Editors Pick

Muyiwa Akhigbe is on an unending artistic journey

In an oversaturated music industry teeming with young and vibrant acts, Muyiwa Akhigbe is part of a cadre of acts bent on standing out. He appears to be playing the long game, constantly exploring the road less travelled sonically rather than hopping on radio-friendly and club-ready formulas.

After experimenting with several other genres, Muyiwa seems to have found an anchor in what he describes as Afro-futurist sound. This is a fresh genre he stumbled upon while working in the studio with friend and frequent collaborator, BankyOnDBeatz. This new sound is a refreshing potpourri of Afrocentric and western futurist sounds spiced with elements of funk, afro-jazz and EDM.

In his words, “Afro-Futurist is a blend of Western Futuristic sound and also Afrocentric sound. When I mean Western, we are taking elements from EDM, House, and a little bit of their contemporary Pop and fusing it with the Afrocentric theme music that we have.”

Muyiwa and BankyOnDBeatz have now gone on to release four successive joint records that have been received with open arms. And what started as just an exploration of new musical complexities is now slowly building up into a project. Muyiwa even promises it could morph into something way bigger.

For their last 2019 release, ‘Better’, they both caught many off-guard with their promo run. They made customized cover arts for fans, industry go-to-guys as well as music influencers which were used as Twitter avatars and headers.  This simple but brilliant promo move sent ripples around Nigeria’s Music-Twitter community. People got curious. Everyone was trying to make sense of what was going on, thereby spiking anticipation for the coming single.

For ‘Better’ things were different. That song is already one of my best-performing songs of all time. The whole album art thing reduced the stress for me. It made people want to listen to the song,” Muiywa tells me over the phone. 

The 25-year-old singer is also a strong believer of collaborations. Just before the string of releases with BankyOnDBeatz, he released a joint project. Teaming up with rising lyricist, Rhye Ali, Muyiwa dropped a thematic rap mixtape titled “Conversations.”

“Art is just a journey that we pass through every day of our lives and we don’t know where it would end. So it is me just wanting to experiment with things and the idea of collaborations is one of them,” he says

PGM:  Why are you big on collaborations?

Muyiwa: Art is a form of expression and I like the idea of shared expressions. The whole concept of ‘let’s bring our expressions together and see what comes out of it’. Just because it’s art and it’s supposed to be unique. Art is just a journey that we pass through every day of our lives and we don’t know where it would end. So it is me just wanting to experiment with things and the idea of collaborations is one of them. 

PGM:  So how do you choose the people that you work with? Is there a process or method to it?

Muyiwa: I trust my instincts a lot. I don’t put too much thought into it. If I wake up tomorrow and tell myself I want to do a joint project with someone, shortly after that time the person would just come to my mind and I’d know that yes, this is the person.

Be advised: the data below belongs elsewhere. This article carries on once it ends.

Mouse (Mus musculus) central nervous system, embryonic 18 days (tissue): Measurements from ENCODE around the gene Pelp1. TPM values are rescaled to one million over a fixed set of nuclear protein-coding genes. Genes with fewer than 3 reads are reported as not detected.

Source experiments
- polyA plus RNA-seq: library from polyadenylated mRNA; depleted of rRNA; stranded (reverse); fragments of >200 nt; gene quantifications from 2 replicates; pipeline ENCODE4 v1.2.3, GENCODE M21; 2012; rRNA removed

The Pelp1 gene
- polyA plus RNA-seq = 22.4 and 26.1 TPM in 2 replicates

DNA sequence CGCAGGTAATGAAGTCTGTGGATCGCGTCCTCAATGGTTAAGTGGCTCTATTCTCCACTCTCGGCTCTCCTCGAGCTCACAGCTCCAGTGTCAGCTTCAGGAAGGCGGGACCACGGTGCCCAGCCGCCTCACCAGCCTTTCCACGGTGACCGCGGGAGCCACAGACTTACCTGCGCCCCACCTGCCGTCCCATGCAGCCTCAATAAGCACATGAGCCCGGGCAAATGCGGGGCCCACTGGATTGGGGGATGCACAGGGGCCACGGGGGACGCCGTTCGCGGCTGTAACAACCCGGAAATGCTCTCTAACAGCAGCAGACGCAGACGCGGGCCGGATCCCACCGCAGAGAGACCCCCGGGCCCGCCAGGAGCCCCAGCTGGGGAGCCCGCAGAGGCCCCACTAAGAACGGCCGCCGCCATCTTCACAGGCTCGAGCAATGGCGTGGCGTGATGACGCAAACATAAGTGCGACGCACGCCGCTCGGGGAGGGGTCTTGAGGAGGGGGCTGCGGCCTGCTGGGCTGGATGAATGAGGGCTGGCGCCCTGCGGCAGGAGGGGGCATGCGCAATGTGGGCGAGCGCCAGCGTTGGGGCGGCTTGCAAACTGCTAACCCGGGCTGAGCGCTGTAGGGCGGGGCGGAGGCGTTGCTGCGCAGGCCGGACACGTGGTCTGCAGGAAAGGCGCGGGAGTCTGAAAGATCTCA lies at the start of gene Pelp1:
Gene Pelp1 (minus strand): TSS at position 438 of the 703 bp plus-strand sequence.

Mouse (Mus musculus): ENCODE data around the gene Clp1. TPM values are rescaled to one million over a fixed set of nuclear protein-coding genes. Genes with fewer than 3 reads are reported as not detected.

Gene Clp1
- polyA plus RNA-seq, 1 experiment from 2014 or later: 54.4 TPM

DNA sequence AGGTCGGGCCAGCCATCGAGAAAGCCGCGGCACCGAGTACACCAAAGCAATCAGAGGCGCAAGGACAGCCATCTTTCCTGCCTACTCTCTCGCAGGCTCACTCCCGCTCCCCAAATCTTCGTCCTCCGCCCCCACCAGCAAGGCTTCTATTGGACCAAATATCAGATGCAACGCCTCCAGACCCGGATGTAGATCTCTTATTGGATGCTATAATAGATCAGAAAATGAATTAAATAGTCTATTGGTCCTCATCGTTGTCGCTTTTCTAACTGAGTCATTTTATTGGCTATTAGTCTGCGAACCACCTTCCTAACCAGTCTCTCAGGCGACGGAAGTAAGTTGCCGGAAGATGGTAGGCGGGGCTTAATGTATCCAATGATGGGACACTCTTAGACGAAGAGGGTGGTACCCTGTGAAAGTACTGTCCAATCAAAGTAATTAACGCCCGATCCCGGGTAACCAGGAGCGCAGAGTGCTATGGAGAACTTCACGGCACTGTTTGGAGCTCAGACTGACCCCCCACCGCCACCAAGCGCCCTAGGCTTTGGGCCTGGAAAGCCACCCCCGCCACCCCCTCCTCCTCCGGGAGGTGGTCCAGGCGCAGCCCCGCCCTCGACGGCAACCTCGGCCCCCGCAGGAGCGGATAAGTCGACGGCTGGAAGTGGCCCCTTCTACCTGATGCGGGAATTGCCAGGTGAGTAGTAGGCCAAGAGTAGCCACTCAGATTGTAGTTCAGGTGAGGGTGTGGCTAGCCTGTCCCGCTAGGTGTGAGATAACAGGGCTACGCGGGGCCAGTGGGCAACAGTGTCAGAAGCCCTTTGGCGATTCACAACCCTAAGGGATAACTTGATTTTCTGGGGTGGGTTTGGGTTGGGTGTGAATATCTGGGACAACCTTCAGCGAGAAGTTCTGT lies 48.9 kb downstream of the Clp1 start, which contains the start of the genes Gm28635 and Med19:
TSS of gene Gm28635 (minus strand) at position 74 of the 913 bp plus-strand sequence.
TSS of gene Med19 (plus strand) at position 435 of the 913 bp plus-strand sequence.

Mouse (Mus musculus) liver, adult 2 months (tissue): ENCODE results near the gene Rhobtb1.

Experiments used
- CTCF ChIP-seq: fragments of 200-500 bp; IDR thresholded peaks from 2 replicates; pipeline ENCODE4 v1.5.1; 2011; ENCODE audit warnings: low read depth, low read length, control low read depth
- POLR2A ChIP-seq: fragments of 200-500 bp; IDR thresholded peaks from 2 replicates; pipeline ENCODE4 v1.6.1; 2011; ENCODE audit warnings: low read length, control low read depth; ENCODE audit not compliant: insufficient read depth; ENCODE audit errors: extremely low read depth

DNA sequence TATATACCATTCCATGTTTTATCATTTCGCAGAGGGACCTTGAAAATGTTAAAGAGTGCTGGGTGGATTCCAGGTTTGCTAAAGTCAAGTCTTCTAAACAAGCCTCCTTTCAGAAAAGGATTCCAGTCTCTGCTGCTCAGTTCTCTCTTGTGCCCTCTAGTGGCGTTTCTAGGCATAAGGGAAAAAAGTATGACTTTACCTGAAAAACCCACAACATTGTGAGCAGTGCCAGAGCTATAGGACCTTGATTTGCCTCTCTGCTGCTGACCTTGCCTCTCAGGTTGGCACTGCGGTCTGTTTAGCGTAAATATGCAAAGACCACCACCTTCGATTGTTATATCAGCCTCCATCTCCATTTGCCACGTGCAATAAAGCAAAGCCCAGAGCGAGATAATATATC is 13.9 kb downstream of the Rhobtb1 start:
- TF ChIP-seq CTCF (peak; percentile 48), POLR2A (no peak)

PGM: Over your past few releases, you’ve been working solely on your new Afro-futurist sound with BankyOnDBeatz. Why did you decide to get involved with that?

Muyiwa: I am a non-conformist. I like to travel the road less used. In most cases, I’m just unconventional in my approach. I just thought to myself that the way sounds have evolved over the years, I want to be part of the people who have contributed to the advancement of sound as a whole. So threading a new part, trying to mix different sounds to create a new one is also part of that journey. Afro-Futurist music is something that in a couple of years, people would see why there is a need for it. It’s just good for someone to start so that others can continue.

PGM: How did this sound come together?

Muyiwa: At first it was like a coincidence. And then it happened again and I was like, there is a pattern here and this cannot just be some coincidence. So we went back and started doing stuff. Afro-Futurist is a blend of Western Futuristic sound and also Afrocentric sound. When I mean Western, we are taking elements from EDM, House, and a little bit of their contemporary Pop and fusing it with the Afrocentric theme music that we have. The percussion and everything it represents. The Africanness and the chords, the progressions are not normal. Everything that we have laid down has tried to bring this sound out as very intentional.

PGM: Is this all building up to a project?

Muyiwa:  This is building up to so many things if I’m being honest. As I said, art is a journey and you just have to keep going through it, experiencing it. Whatever it throws at you, you just see it as a challenge or as a good thing and just keep going. So in this case also, it is not only going to lead to a project. It’s going to lead to other projects and as long as we keep creating and as long as we keep staying true to what we are here for then the sky is the starting point. 

PGM: So given this climate whereby streaming has affected the way we consume music. Albums are slowly losing their relevance and sanctity. Do you believe in the sanctity of albums?